The first few pages I was just mystified; they seemed full of wilfully contradictory phrases about the other, about truth, about literature and death, concepts I understood in my own language but which this book was not making clear how I should interpret.

After I got into the swing of its vocabulary, however, I was swept away in its philosophical power. Some say theorizing is just a way to avoid confronting how little we control in the universe. Maybe that's true, even though this theory seemed concerned mainly with showing us how little control we have, and how fragmented our existence is.

The organization--fair for a book about traumatized writing in fragments--is hard to follow at times, but most of the fragments, if arbitrary, are dazzling, even dazzlingly beautiful in their demistifying quality. Some on writing, some on existence, some on death, some on the need for a God; the ones I understood I almost universally loved. I found myself in the midst of endless pleasure as I read this book, as difficult as it was.

A few choice quotes:

On Etymology: It is not the arbitrariness that is surprising here, but on the contrary, the mimetic effort, the semblance of analogy, the appeal to a doubtful body of knowledge that makes us the dupes of a kind of transhistorical necessity.

On Writing: But this "task" cannot be limited, as he would have it, to the job of exhausting life--causing life, through the constant renewal of desire, to be lived completely.
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4 of 4 people found the following review helpful By Steiner VINE VOICE on May 13, 2009
Format: Paperback
The Writing of the Disaster is an immensely difficult text- a text which deals with issues as totalizing as writing, the holocaust, and the text itself. Blanchot's style is naturally Nietzschean, drawing on the example of the aphorism, a fragmentary and disjointed fragment of thoughts, remarks, and of course contradictions. True, the use of explicit contradictions is a bit tiresome, and often difficult to comprehend, but Blanchot is playing with the impossibility of the writing of the disaster. The play of disaster and ruin is both destabilizing and ordering. Blanchot writes:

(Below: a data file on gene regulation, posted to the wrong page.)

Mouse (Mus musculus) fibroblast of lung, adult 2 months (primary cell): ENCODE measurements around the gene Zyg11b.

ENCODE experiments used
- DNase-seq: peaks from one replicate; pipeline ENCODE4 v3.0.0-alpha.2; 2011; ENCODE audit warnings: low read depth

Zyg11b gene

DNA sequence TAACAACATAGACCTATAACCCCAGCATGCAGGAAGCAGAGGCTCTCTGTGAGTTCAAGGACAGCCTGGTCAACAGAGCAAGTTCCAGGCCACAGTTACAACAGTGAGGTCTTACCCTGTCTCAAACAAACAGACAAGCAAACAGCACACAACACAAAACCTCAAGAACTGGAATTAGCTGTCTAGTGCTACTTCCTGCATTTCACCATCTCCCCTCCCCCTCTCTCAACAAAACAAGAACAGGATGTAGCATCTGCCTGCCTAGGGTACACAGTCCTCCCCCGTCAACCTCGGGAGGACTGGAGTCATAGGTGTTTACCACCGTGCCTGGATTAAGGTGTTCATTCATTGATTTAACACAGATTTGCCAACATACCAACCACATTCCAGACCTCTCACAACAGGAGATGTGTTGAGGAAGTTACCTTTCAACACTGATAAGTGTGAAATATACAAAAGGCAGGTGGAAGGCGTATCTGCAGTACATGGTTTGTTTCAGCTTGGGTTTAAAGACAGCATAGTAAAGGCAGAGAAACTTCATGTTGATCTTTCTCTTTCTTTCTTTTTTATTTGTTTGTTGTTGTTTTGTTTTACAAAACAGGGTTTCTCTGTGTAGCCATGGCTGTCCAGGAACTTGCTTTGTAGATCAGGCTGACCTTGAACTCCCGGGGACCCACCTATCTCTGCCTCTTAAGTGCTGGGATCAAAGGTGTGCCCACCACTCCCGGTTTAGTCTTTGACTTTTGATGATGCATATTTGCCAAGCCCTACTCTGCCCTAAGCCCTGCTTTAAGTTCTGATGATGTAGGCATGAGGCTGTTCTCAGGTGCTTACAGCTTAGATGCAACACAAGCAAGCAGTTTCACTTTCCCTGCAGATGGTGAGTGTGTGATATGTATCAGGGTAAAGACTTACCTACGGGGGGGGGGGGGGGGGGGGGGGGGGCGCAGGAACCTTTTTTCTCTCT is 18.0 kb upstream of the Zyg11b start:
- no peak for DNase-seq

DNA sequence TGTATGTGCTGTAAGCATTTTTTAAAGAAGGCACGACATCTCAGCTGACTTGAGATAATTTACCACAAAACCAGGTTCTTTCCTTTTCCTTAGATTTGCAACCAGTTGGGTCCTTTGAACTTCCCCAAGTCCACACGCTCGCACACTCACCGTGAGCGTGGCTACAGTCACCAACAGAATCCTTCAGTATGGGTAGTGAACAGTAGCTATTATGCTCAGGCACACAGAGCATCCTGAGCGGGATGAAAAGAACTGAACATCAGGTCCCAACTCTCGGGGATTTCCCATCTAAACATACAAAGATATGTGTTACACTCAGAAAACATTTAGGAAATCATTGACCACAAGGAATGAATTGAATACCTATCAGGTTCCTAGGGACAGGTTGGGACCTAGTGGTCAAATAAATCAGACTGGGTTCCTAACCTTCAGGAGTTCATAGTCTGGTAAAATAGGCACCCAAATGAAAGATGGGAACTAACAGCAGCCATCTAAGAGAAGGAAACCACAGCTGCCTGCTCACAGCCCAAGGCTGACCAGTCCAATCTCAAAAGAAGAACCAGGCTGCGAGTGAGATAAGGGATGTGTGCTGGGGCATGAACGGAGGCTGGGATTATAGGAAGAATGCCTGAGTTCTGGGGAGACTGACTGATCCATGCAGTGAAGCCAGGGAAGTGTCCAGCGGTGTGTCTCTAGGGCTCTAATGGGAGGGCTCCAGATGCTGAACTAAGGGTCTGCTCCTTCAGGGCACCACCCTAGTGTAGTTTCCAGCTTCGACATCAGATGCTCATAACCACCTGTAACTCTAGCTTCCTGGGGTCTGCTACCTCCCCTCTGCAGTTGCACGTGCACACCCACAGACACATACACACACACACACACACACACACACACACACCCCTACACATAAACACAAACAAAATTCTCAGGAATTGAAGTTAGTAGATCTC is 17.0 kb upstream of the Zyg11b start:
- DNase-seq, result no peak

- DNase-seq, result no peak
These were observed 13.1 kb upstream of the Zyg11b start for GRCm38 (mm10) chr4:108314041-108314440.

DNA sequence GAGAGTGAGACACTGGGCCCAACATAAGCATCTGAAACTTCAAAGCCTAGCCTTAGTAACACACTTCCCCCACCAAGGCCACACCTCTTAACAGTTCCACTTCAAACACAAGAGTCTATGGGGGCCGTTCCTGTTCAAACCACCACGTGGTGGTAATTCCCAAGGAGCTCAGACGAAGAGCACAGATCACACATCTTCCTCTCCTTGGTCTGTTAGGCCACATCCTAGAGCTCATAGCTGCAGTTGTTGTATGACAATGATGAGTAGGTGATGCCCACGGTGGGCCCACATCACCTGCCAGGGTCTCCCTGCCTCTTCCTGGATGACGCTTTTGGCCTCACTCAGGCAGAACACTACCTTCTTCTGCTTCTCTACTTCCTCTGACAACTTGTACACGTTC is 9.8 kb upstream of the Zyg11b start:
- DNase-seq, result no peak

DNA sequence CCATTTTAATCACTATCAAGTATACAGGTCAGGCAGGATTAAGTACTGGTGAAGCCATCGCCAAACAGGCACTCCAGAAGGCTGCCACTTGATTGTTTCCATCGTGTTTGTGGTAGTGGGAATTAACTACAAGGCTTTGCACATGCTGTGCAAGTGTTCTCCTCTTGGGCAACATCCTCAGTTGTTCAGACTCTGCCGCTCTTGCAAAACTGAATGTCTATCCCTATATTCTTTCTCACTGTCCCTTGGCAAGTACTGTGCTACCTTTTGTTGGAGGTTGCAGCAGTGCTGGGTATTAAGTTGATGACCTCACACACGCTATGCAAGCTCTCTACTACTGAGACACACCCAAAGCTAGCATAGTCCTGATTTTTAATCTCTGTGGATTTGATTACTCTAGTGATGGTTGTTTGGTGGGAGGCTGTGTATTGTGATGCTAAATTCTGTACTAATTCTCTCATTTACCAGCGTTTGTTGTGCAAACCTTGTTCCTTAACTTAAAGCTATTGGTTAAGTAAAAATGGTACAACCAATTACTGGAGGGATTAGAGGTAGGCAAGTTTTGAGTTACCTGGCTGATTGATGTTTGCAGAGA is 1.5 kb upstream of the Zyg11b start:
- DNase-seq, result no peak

"Energy, as destruction of things or as removal from among things, destroys and removes itself. Let us acknowledge this. However, this loss, as the disappearance of things-the disappearance, indeed, of the order of things-seeks in its turn to get into line, either by reinvesting itself as another thing, or by letting itself be spoken. Thereby, thanks to this discourse that makes a theme of it, it becomes considerable, it fits back into order and 'consecrates' itself. Only order gains from its loss" (90).

The Writing of the Disaster is a thinking of and in pain. It is a deeply perplexing meditation on the impossibility of the text and the disaster of absence.
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22 of 34 people found the following review helpful By Kevin F. Dolan on February 11, 2003
Format: Paperback
To rate this book is to do its author a disservice. I might as well have given the text one star, for it makes no 'sense'. It is a multiple work, in the spirit of Nietzsche's aphoristic style, that attempts to lend a few scents to the reader. These scents might lead one to a space of silence in which the artist or writer relates with the source of his or her law, the inactive voice of reason. Can silence be rated? Our mistake is thinking that it can be rated and adhered to, giving rise to the disaster. The disaster is always already past; it is embedded in the way we read, the way we write, and the way we relate to texts. The disaster is something like the silencing of silence, and Blanchot's project attempts to rimind us to forget what we've read, as a historical community, and remember that which gives us pleasure in creating attempts to communicate with others.